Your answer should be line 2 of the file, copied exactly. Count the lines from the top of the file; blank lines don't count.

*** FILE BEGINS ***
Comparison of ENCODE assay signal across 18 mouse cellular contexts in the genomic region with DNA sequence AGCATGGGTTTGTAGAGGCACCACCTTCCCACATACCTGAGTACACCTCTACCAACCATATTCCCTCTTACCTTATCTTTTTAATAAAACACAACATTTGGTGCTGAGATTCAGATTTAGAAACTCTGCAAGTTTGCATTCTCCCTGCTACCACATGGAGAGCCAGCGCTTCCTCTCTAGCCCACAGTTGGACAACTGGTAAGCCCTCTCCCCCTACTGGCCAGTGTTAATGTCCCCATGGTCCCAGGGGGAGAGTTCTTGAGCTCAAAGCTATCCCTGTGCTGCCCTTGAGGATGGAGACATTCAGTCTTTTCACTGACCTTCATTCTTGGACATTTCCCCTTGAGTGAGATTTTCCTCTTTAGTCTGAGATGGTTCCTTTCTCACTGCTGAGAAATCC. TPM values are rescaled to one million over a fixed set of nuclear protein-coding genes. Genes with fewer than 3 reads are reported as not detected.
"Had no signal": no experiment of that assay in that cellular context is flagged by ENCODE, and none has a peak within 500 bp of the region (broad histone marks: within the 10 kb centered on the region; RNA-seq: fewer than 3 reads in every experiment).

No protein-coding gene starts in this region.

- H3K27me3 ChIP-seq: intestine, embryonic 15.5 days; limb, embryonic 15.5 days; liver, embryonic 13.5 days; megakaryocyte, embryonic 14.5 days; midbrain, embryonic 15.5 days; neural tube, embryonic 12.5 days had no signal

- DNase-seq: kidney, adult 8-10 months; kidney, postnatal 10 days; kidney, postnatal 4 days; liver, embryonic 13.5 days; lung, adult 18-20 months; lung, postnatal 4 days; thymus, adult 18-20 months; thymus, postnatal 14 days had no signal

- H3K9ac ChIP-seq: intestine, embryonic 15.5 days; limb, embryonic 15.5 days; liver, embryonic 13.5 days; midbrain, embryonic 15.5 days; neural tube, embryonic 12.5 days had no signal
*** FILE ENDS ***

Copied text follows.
"Had no signal": no experiment of that assay in that cellular context is flagged by ENCODE, and none has a peak within 500 bp of the region (broad histone marks: within the 10 kb centered on the region; RNA-seq: fewer than 3 reads in every experiment).